Leading lawmakers continue talks on Pa. budget

September 16, 2009 6:51:49 PM PDT
Senior budget negotiators in the Pennsylvania Legislature were talking late into the night Wednesday, hoping a final push would produce a deal that could get Gov. Ed Rendell's support and end what is already a 78-day impasse. "We want to do everything possible," Senate Appropriations Chairman Jake Corman, R-Centre, said as discussions broke off for dinner. "When a deal gets this close, you like to close it."

Lawmakers said the size of the budget and the new revenues needed to pay for it had not changed since three of the four legislative caucuses announced a tentative "framework" $27.95 billion budget deal Friday.

They said the latest sessions focused on addressing the Democratic governor's doubts that the mixture of new and additional taxes would bring in as much money as they assumed. They also were shifting money around to reflect more of Rendell's priorities. Rendell has threatened to veto the budget if it gets to his desk without significant revisions.

"The parameters of the deal have not changed," said House Speaker Keith McCall, D-Carbon. "The revenues that we talked about and the spend number that we talked about are the same. We haven't deviated from that."

Participants said disputes remained over how much more revenue would come from increasing the limits on small games of chance and taxing the proceeds, on a proposal to eliminate $75 million in tax credits and on funding specific programs. But there clearly was a tone of optimism that the end of the impasse was in sight.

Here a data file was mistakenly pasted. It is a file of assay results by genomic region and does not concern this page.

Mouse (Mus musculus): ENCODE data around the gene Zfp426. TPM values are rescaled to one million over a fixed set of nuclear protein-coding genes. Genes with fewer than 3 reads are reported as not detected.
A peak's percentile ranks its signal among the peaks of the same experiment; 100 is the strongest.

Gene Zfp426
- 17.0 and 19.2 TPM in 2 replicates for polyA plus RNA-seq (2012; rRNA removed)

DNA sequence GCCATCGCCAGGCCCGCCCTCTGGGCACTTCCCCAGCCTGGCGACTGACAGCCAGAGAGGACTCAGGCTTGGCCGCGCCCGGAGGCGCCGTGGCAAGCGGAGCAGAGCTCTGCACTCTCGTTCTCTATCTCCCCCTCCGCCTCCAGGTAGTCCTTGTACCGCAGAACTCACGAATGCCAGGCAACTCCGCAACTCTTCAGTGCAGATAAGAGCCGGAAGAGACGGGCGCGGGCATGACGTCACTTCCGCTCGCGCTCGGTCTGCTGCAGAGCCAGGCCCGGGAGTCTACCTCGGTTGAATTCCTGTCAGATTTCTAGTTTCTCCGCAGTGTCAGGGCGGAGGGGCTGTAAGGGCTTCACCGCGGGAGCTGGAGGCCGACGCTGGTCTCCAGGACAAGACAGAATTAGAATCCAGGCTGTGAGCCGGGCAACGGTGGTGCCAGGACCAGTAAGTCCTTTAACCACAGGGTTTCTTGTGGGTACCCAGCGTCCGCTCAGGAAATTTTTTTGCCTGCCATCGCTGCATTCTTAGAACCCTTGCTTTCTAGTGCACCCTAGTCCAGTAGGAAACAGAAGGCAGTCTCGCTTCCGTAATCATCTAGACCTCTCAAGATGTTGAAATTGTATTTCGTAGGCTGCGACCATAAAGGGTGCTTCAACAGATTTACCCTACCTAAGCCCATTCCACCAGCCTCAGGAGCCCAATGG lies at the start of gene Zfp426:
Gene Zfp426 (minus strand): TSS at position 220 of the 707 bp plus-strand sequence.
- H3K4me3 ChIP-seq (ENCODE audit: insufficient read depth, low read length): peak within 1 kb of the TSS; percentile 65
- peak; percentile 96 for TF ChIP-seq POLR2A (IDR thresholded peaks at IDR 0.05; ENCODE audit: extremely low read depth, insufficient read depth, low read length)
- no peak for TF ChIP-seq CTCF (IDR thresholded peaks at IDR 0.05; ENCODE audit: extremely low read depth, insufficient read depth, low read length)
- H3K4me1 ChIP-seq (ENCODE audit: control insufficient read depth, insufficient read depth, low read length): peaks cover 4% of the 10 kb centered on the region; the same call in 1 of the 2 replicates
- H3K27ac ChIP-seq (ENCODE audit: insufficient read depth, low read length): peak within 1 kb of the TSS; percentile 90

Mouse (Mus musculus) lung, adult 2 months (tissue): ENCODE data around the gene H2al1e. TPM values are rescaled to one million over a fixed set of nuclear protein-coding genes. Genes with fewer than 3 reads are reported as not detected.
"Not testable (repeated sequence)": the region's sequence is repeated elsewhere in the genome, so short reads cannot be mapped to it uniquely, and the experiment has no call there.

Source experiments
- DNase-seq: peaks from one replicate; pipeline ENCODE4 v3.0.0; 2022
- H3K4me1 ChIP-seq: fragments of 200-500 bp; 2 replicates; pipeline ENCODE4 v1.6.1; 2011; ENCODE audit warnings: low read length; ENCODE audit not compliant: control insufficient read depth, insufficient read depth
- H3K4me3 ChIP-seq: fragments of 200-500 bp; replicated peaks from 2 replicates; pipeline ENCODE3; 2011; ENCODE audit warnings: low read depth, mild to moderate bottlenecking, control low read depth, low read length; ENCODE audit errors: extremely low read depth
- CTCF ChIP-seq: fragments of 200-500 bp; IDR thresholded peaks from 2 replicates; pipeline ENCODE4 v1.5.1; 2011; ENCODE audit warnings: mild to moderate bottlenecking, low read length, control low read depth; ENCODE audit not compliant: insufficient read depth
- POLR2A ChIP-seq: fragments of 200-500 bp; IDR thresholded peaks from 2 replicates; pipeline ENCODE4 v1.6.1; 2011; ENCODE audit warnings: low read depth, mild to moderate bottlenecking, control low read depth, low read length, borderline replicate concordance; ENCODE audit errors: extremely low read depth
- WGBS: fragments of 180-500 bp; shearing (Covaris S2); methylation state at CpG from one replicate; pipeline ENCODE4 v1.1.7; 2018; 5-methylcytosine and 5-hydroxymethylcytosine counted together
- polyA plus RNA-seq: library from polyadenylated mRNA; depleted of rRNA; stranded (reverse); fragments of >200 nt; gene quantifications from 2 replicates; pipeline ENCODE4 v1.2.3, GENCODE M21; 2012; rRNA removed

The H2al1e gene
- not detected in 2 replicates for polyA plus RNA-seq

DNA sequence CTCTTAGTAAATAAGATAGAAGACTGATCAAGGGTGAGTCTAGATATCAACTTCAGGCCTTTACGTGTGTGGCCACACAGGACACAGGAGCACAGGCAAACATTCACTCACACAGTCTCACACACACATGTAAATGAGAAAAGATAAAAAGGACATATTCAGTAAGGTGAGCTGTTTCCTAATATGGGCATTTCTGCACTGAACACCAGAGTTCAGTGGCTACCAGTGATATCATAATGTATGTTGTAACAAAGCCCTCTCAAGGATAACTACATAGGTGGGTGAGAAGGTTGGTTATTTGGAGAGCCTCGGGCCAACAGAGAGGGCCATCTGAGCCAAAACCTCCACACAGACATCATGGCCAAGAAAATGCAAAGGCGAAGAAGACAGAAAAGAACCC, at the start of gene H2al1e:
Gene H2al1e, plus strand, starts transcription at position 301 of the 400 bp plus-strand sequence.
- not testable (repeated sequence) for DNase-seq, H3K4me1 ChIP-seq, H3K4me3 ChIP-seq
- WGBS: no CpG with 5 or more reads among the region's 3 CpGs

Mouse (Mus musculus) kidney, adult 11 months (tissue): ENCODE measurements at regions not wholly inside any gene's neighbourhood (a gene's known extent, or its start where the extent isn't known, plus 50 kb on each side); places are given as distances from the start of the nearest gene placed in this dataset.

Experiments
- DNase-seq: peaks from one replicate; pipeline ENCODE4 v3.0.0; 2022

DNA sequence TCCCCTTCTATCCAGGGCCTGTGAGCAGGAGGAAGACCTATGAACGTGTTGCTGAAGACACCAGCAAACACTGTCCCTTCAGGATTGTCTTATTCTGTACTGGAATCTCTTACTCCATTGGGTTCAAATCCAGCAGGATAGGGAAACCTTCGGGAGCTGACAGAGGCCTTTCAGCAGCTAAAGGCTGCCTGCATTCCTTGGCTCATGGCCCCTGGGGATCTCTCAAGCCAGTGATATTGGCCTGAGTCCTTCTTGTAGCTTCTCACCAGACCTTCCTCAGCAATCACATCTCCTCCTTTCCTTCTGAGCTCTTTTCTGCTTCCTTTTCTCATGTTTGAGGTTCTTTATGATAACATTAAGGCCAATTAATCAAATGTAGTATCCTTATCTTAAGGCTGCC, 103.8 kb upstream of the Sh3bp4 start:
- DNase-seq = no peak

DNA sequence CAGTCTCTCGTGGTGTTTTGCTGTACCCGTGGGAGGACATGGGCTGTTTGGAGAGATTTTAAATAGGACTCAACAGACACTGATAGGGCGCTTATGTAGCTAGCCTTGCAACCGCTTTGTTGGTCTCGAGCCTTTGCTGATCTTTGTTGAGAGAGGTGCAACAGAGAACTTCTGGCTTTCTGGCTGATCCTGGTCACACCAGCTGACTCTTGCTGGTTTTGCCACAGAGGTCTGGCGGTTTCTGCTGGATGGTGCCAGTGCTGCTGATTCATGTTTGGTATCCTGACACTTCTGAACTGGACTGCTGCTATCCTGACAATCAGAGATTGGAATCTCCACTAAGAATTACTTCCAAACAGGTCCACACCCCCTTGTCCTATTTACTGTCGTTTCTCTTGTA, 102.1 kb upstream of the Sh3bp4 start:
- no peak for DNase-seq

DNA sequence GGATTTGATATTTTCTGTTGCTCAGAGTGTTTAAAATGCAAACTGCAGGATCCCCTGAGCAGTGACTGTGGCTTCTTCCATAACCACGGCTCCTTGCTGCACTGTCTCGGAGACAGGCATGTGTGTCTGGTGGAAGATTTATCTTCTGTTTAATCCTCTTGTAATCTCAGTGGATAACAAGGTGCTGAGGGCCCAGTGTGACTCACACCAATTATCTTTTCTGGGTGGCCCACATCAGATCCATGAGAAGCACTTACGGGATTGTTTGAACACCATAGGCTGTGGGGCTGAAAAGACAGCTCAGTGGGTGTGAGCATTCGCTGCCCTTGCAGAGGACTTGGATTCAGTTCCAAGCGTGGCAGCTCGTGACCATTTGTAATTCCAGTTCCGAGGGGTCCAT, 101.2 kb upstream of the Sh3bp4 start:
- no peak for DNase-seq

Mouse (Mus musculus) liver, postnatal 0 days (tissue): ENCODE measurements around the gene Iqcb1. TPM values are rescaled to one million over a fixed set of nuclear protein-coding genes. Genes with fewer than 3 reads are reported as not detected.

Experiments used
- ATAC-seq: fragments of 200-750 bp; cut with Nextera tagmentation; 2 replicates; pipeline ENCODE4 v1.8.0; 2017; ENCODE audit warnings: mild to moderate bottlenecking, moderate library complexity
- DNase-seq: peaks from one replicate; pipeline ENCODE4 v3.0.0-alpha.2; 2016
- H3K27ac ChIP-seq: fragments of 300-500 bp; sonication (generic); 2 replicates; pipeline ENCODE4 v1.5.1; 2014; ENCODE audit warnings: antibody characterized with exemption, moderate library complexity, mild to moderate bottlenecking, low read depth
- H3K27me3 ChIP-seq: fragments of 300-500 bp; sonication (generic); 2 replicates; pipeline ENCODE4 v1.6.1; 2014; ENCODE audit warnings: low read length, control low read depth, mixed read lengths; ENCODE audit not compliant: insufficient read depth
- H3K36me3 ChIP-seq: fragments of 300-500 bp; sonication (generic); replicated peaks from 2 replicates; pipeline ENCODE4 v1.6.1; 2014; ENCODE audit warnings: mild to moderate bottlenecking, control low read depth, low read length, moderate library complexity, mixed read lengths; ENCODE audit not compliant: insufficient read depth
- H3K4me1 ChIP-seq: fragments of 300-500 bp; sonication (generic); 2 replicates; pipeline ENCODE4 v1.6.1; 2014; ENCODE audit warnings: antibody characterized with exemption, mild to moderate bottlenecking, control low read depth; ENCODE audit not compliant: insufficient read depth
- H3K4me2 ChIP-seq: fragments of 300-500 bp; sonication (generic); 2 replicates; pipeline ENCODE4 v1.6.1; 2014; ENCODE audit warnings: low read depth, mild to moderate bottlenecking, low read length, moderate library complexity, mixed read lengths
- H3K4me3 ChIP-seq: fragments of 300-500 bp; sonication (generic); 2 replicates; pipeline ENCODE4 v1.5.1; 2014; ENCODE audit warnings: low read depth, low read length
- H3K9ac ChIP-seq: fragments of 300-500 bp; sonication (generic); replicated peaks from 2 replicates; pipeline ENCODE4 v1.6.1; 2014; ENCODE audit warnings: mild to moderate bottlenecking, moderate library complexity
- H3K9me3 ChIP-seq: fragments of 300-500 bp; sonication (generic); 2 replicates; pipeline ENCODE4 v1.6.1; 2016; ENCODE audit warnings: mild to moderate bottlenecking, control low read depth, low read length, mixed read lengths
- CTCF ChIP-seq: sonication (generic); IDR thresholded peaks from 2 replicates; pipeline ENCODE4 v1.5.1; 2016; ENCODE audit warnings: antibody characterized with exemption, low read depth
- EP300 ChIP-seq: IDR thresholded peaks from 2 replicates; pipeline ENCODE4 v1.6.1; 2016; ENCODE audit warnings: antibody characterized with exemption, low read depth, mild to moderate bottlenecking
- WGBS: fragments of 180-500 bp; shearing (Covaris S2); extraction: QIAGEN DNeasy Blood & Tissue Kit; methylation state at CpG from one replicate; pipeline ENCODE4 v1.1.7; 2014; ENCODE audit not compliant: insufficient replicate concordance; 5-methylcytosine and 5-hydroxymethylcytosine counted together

"The administration has its share of interest in raising some spending here and cuts someplace else, the House Democrats as well," Corman said. "So we're 98.59 percent there, as far as that goes."

The only legislative caucus not participating was the House Republicans, who have assailed the proposal for the overall amount of spending and for imposing taxes during an economic slowdown. Some of Rendell's senior aides joined the talks Wednesday, and Rendell press secretary Gary Tuma described the sessions as productive.

"Legislators are still trying to put together a fiscally sound and sustainable plan that the governor requires," Tuma said. "They are working on it, and we are trying to help."

Pennsylvania has been without a comprehensive budget deal since the new fiscal year began July 1, making it the last state in the nation still wrestling over its annual spending plan. A stopgap measure, however, was passed to pay state workers and fund billions in other government spending.

The three caucuses on Friday announced the tentative deal to raise business and cigarette taxes, legalize table games such as poker at casinos and expand natural-gas drilling on state-owned land.

It would increase spending on the basic public school subsidy by $300 million and provide about $1.2 billion in recurring revenues to lessen the financial blow from projected shortfalls in the coming years.

"We're not interested in having this all fall apart and to raise taxes next year any more than (Rendell) is," Corman said. "Probably even less."

A conference committee meeting had been planned for Monday, but it has been delayed indefinitely. Meanwhile, some members of the House Democratic caucus have been pressing their leaders to address Rendell's doubts about revenues, to tax natural gas extraction and to eliminate legislatively directed spending known as "walking around money" from the budget.

McCall said the tax on natural gas from the Marcellus shale formation beneath the state would not be a part of the budget agreement.

"There will be a bill moved in the House," he said. "And it's not part of this deal, but our members feel very strongly about the extraction tax."


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